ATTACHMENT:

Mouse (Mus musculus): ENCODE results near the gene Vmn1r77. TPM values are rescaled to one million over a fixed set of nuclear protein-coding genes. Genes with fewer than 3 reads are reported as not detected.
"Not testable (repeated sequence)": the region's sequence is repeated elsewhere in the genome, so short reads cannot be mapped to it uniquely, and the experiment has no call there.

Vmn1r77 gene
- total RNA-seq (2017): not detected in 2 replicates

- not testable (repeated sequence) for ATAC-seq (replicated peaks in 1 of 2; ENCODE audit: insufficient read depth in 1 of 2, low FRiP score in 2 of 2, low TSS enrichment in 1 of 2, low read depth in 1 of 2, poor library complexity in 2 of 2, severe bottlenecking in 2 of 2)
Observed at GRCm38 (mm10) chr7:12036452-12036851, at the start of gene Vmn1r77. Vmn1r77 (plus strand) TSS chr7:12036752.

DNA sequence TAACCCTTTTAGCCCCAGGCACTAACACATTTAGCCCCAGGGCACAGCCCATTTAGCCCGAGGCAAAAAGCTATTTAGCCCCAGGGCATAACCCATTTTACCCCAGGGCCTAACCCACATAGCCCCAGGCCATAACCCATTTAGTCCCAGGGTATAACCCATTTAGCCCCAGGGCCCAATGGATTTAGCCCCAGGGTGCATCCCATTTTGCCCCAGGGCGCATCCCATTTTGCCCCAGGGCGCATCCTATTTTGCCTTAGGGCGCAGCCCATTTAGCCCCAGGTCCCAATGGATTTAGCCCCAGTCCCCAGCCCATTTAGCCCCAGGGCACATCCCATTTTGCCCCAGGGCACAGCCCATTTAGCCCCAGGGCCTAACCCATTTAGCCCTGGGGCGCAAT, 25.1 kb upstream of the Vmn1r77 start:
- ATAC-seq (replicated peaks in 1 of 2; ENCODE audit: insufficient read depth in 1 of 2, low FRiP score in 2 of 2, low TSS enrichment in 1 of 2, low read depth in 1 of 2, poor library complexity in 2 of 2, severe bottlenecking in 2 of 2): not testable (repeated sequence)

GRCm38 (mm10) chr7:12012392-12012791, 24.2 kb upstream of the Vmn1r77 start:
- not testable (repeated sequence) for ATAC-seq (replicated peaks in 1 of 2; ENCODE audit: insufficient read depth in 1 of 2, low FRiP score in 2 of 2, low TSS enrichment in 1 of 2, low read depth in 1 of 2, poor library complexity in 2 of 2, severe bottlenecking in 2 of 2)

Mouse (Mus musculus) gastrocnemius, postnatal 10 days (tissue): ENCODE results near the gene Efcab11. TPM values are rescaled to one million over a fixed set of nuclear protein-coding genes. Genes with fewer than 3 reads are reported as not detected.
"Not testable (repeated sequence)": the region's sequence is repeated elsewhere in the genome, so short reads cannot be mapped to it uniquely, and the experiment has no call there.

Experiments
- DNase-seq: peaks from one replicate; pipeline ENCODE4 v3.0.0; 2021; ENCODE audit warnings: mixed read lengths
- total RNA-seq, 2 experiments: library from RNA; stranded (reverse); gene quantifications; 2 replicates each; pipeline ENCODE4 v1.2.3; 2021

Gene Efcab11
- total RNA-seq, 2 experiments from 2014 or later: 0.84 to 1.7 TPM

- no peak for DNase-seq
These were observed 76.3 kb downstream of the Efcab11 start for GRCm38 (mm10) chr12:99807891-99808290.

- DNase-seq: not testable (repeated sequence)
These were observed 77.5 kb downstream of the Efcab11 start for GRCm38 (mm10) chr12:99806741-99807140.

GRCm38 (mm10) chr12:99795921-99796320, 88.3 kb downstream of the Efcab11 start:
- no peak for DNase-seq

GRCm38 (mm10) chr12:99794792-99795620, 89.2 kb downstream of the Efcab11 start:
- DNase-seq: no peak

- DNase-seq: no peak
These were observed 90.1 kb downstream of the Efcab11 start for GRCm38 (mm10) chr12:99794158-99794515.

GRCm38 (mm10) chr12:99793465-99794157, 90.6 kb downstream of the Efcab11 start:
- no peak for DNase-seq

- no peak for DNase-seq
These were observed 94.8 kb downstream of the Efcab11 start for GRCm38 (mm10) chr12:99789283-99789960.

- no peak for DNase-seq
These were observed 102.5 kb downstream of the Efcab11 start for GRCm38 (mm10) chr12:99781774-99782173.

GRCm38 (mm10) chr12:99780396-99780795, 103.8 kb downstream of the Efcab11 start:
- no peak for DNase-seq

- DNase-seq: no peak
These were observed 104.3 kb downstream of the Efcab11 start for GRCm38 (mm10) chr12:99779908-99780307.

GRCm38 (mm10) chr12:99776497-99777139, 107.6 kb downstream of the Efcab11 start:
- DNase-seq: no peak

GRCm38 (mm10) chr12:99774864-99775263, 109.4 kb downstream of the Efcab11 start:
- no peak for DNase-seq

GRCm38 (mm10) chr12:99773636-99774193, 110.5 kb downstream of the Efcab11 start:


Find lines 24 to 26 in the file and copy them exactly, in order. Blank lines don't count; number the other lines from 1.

GRCm38 (mm10) chr12:99794792-99795620, 89.2 kb downstream of the Efcab11 start:
- DNase-seq: no peak

- DNase-seq: no peak